Lost chunk of pioneering Edsac computer found
An original part of one of the UK's pioneering computers has been found in the US.
The part is a significant chunk of Edsac - a machine built at Cambridge in the late 1940s to serve scientists at the university.
It came to light because of publicity surrounding an effort to rebuild the computer.
The part has now been donated to the rebuild project and will be incorporated into the finished machine.
Edsac, the Electronic Delay Storage Automatic Calculator, ran its first programs in May 1949 and through its working life aided many scientists by analysing data generated by many different experiments.
Before now, it had not been known what happened to the parts of Edsac after it was decommissioned and dismantled in the 1950s.
The uncovering of the part, called the Chassis 1A, solved part of that riddle, said Dr Andrew Herbert who is leading the reconstruction project at the National Museum of Computing at Bletchley Park.
It now appears that at the end of Edsac's life it was sold off in an auction but it is not known who bought all the parts.
"Details of the 'auction' are unclear, but there is a possibility that other parts of the original Edsac still exist and could even be in the Cambridge area stored away in lofts, garden sheds and garages," said Mr Herbert.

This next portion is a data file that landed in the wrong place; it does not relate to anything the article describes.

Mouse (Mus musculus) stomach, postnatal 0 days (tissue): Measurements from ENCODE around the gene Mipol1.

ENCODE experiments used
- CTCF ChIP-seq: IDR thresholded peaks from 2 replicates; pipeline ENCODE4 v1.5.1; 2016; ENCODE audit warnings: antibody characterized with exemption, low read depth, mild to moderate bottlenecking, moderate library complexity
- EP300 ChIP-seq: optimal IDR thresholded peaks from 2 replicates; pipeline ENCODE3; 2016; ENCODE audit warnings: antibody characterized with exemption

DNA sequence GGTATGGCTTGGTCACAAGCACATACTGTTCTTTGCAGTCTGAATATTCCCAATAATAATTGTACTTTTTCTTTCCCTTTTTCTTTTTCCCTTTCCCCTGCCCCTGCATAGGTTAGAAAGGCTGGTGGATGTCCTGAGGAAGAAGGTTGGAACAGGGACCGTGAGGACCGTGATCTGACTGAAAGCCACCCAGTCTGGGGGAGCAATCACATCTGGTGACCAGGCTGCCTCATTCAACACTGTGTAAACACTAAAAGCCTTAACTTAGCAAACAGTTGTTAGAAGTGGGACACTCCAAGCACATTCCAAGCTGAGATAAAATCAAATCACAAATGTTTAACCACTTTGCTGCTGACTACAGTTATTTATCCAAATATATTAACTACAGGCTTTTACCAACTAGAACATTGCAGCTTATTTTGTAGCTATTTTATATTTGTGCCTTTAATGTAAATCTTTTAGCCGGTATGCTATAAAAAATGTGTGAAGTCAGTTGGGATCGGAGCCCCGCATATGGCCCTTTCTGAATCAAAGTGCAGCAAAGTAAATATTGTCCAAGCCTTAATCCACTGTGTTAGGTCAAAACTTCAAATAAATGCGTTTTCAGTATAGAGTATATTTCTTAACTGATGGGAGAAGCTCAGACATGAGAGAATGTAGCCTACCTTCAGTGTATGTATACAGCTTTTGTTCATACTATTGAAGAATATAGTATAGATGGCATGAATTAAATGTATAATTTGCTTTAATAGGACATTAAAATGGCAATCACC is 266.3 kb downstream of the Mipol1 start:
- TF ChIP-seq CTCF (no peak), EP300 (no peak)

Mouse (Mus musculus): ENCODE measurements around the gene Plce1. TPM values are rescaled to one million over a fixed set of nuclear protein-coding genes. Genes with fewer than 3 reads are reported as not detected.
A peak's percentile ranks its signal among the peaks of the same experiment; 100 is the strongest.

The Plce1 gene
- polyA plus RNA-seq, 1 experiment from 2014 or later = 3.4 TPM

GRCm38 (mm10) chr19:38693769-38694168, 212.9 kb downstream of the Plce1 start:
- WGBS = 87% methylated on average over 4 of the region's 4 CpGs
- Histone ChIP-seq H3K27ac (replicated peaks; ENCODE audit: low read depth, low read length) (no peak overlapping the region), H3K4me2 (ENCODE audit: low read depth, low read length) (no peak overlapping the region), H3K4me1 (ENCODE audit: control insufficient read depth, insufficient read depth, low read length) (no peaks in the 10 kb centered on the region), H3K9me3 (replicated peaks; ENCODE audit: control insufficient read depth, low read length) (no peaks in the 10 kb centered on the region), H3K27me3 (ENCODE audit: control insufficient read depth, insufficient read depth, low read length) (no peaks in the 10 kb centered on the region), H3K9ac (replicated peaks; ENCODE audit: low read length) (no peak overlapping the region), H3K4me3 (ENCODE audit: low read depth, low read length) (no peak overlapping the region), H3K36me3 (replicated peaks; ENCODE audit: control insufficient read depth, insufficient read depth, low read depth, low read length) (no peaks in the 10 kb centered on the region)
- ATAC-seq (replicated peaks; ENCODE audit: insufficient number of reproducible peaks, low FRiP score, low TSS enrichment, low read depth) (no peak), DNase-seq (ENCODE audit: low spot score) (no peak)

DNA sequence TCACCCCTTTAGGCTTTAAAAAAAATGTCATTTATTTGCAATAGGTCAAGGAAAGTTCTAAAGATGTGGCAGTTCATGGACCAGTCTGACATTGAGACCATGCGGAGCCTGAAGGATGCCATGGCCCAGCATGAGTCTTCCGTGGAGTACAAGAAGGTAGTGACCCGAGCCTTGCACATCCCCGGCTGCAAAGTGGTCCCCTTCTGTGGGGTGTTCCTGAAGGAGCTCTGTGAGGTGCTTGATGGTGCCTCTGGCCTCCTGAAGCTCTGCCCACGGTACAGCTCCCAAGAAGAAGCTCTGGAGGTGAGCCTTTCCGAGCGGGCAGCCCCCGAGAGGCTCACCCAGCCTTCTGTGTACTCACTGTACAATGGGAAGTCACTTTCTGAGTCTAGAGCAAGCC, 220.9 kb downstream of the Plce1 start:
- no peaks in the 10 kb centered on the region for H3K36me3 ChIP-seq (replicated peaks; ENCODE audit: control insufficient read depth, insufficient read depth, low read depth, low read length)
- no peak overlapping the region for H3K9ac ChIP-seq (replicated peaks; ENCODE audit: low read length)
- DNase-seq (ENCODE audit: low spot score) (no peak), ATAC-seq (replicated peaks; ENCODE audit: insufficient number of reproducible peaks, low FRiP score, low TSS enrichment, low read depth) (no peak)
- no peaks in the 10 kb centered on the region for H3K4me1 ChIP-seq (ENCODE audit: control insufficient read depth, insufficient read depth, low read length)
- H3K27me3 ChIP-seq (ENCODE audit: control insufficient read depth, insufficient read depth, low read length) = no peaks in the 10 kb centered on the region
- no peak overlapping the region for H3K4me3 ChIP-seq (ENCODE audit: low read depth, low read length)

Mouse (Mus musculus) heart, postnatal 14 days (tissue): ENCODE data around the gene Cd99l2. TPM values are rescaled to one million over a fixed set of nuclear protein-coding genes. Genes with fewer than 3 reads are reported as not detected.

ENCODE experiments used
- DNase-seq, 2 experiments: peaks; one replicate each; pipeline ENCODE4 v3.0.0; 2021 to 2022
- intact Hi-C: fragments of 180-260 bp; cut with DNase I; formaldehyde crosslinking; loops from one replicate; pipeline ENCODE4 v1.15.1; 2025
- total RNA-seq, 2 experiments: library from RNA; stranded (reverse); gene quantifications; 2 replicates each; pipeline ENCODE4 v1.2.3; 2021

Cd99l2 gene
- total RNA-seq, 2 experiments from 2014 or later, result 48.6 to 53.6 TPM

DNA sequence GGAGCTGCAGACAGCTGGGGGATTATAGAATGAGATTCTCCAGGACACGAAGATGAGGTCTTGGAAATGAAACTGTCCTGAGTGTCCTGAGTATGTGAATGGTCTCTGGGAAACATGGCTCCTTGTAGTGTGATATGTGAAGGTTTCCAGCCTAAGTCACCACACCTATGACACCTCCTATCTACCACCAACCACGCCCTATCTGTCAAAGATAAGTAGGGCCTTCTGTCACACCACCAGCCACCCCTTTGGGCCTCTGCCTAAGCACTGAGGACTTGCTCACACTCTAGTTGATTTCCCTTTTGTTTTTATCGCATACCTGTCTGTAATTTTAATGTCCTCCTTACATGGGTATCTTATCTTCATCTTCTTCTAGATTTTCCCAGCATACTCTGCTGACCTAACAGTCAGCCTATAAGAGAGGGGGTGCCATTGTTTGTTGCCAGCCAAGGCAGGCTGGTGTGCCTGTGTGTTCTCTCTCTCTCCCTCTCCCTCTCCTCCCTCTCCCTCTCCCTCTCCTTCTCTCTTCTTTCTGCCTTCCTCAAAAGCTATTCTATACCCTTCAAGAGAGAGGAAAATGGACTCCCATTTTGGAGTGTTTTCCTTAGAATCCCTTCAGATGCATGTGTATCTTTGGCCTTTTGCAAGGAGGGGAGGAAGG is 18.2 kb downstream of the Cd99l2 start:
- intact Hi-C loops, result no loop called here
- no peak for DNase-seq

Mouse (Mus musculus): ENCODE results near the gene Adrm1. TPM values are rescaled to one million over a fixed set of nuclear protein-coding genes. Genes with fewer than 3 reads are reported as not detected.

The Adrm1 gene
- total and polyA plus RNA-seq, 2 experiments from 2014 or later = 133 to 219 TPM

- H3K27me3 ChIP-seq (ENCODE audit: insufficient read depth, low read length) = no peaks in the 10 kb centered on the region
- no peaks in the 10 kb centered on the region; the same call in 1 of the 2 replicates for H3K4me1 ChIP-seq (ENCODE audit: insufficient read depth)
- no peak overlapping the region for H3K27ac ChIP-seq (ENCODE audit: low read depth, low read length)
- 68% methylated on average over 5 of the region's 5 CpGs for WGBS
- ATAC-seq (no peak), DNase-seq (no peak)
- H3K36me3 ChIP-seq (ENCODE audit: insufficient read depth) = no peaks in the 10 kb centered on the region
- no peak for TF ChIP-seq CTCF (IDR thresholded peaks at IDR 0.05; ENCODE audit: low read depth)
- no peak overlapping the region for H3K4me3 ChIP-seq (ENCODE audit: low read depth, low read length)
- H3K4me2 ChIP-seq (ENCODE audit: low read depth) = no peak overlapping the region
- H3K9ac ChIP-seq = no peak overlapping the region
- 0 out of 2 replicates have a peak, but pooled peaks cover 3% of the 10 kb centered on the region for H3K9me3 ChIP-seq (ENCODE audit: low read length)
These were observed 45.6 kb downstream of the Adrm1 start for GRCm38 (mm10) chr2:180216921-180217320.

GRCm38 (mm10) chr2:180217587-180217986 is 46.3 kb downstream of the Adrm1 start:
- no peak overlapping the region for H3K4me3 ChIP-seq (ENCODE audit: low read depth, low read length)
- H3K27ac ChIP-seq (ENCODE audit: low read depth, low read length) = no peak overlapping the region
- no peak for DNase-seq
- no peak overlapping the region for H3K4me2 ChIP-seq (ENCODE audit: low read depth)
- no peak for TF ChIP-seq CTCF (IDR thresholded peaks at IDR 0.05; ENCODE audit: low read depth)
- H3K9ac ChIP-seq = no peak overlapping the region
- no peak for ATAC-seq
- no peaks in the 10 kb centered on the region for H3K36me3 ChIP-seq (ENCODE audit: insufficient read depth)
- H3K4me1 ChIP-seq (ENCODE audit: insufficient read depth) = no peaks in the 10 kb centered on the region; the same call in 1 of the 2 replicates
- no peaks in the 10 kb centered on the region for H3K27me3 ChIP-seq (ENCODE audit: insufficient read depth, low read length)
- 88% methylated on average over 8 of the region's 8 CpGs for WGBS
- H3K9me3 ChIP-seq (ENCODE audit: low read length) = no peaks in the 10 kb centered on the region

The Chassis 1A found its way to the US after being bought by Robert Little, who currently lives in Pennsylvania.
He got it from a Cambridge scientist called Dr Robert Clarke in 1969, who had bought several Edsac pieces in the auction intending to turn them into bookshelves.
Mr Little contacted the Edsac reconstruction team after reading about the project online.
The Chassis is designed to hold 28 of the 3,000 valves that formed the main computational elements of Edsac.
The 12 vertical racks of Edsac held up to 14 individual chassis on to which the valves were fixed.
Dr Herbert said the donated chassis was "quite distressed" by corrosion after being in storage for several decades.
Work is now under way to see how much of it can be incorporated into the reconstructed Edsac.
"It would be a major task to return this particular chassis to operating condition," he said.
"However, we hope to try to use some of the valves, if they are still functional, in our reconstructed Edsac thus providing a very tangible connection with the original machine."
The chassis is the second Edsac artefact that publicity about the reconstruction has brought to light. In June last year, detailed circuit diagrams of Edsac were discovered and are now aiding project workers.
The reconstruction of Edsac is due to be completed by the end of the year.